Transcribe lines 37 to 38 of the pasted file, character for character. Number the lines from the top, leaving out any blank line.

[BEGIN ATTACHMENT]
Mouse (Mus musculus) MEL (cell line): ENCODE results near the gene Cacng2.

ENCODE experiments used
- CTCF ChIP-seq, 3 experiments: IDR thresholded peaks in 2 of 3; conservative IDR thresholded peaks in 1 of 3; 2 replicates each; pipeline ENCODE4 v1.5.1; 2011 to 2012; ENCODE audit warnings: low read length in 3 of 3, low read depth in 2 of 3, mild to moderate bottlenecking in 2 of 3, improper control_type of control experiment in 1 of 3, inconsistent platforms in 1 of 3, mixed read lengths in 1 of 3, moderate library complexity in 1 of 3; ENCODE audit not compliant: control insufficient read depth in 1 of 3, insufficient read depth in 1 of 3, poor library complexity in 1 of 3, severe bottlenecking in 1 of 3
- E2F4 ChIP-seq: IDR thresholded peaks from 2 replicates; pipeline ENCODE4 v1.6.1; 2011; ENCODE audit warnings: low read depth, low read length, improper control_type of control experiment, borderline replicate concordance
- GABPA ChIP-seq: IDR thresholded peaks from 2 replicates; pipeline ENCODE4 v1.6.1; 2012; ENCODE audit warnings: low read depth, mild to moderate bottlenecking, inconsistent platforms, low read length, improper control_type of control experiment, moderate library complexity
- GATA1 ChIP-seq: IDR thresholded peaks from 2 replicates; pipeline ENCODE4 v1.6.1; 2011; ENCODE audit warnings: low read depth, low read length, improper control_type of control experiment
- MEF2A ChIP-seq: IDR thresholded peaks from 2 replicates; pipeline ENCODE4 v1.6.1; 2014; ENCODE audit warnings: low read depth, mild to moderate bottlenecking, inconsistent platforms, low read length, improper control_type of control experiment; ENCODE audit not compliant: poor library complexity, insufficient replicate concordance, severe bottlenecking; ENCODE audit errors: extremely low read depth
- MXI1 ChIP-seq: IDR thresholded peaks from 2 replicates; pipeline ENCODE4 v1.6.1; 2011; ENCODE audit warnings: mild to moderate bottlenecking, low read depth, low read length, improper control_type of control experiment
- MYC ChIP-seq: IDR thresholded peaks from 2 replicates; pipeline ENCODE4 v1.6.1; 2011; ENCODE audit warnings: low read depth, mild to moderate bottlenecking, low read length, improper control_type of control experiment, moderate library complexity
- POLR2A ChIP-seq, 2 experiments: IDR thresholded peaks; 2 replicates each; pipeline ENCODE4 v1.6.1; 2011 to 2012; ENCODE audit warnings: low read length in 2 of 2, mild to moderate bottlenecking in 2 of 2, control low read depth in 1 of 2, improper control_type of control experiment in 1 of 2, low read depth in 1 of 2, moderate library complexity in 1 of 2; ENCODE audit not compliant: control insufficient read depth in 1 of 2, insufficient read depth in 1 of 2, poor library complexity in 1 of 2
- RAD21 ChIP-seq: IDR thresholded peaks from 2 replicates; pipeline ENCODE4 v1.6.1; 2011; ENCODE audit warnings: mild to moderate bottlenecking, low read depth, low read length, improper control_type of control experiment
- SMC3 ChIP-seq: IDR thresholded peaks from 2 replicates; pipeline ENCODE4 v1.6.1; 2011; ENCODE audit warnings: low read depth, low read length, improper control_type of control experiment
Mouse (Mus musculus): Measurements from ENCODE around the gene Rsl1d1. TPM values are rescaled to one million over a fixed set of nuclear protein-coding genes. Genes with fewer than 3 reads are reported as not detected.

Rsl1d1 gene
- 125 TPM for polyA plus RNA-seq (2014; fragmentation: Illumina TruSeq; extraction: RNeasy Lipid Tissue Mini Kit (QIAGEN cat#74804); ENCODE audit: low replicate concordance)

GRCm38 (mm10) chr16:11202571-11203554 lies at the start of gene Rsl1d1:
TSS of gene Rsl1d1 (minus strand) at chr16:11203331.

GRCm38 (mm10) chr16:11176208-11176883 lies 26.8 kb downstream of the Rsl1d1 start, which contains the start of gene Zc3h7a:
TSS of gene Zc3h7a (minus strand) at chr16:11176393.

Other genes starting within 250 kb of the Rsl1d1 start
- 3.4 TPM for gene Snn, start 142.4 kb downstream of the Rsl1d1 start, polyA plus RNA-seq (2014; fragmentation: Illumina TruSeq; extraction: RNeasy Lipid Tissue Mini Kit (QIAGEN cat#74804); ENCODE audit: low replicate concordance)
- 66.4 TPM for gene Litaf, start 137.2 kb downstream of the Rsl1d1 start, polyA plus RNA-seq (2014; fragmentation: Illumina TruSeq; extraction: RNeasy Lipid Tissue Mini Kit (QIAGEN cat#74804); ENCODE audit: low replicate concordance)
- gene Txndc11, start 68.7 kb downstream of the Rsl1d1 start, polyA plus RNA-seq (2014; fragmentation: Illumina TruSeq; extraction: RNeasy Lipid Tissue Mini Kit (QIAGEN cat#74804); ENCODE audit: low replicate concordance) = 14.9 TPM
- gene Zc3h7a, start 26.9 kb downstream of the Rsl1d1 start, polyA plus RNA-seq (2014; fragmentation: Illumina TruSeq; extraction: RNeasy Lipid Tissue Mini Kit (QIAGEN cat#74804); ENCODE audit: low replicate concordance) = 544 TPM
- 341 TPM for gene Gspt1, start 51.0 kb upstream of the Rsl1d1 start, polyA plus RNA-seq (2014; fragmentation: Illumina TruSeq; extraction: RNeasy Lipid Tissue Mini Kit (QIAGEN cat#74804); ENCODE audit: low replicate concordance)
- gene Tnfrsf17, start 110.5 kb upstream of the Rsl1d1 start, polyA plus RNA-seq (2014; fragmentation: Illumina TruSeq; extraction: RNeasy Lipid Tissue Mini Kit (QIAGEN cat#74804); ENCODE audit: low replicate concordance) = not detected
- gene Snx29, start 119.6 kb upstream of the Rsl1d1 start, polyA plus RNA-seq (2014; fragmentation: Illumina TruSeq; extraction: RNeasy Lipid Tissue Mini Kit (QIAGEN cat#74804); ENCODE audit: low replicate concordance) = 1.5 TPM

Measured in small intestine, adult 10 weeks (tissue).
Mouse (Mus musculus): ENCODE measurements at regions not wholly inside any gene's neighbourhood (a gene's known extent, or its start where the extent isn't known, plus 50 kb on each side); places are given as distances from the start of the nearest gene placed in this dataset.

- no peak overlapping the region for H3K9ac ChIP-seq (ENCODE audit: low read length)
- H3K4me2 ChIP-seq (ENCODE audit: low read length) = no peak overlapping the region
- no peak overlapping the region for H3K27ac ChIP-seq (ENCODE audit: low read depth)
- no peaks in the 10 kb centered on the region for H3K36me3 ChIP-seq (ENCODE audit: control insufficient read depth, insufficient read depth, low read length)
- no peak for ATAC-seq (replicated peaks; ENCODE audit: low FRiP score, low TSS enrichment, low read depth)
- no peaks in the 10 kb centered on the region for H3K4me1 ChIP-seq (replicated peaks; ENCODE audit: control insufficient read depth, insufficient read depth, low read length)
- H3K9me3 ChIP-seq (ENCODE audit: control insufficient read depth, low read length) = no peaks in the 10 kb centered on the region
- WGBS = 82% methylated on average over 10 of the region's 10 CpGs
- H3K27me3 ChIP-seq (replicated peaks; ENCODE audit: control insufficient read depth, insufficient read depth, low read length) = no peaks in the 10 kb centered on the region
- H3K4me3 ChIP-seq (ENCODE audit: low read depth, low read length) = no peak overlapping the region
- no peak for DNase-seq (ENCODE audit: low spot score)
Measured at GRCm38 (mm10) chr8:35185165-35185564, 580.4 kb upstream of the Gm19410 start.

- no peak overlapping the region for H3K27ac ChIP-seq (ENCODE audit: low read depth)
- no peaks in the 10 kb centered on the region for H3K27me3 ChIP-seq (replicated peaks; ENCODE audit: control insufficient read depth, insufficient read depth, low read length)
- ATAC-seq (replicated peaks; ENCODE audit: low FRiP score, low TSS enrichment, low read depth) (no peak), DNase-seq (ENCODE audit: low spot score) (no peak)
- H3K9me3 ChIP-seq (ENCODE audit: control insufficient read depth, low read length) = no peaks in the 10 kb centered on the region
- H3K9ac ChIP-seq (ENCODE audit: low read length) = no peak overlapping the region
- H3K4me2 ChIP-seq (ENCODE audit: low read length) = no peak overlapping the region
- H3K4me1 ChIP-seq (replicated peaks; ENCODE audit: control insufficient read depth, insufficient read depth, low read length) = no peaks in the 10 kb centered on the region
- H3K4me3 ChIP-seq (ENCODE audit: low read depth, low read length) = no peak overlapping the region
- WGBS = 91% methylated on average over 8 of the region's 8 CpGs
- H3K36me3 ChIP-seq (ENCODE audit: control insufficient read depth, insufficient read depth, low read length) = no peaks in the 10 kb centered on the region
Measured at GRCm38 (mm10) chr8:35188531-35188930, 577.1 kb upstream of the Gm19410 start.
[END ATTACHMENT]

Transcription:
- WGBS = 82% methylated on average over 10 of the region's 10 CpGs
- H3K27me3 ChIP-seq (replicated peaks; ENCODE audit: control insufficient read depth, insufficient read depth, low read length) = no peaks in the 10 kb centered on the region